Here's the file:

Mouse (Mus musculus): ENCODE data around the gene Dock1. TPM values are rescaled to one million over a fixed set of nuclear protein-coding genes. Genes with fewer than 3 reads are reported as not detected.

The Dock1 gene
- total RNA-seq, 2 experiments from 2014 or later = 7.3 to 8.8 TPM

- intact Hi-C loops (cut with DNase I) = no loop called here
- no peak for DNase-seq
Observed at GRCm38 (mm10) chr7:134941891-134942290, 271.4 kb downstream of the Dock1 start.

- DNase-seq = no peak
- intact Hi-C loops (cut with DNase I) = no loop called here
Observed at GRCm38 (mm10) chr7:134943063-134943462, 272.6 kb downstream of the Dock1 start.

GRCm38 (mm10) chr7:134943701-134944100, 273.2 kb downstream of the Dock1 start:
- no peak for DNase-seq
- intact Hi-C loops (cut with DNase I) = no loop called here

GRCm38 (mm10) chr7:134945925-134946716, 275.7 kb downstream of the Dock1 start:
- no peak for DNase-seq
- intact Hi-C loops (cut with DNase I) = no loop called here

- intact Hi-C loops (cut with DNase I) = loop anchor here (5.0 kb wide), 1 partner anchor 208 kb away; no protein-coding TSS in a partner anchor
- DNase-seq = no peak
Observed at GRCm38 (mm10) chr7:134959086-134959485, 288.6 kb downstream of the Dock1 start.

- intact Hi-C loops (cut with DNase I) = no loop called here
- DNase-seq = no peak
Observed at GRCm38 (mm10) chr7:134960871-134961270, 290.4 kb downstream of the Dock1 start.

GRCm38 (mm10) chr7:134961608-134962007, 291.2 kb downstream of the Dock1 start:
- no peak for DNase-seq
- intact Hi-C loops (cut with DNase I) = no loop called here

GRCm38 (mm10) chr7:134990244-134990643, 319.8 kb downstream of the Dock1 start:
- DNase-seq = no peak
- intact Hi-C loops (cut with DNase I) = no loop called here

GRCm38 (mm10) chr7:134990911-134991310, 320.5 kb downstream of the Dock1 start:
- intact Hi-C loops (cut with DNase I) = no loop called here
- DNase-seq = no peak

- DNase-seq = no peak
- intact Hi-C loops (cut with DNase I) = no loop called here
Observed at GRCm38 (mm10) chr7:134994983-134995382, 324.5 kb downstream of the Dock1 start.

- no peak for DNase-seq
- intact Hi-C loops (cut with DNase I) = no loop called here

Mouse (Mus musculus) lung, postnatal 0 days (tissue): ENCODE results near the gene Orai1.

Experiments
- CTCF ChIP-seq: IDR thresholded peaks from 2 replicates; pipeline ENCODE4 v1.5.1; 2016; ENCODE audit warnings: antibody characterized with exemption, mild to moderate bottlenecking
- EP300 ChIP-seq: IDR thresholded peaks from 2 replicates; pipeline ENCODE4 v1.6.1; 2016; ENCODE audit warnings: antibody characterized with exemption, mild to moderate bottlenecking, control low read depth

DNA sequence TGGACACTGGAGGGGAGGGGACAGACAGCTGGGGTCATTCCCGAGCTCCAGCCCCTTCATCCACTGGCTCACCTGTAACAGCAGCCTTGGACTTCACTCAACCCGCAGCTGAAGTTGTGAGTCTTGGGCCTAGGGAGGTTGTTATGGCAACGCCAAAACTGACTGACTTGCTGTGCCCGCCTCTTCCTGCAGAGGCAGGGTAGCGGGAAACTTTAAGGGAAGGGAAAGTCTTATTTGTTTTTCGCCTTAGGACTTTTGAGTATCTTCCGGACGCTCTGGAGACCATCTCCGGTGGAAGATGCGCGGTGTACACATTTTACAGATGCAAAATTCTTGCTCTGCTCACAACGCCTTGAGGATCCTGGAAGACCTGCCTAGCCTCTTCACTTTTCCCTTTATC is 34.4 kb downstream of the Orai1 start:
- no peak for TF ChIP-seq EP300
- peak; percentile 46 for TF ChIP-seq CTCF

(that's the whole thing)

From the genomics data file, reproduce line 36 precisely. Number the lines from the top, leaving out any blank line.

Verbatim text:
Mouse (Mus musculus) lung, postnatal 0 days (tissue): ENCODE results near the gene Orai1.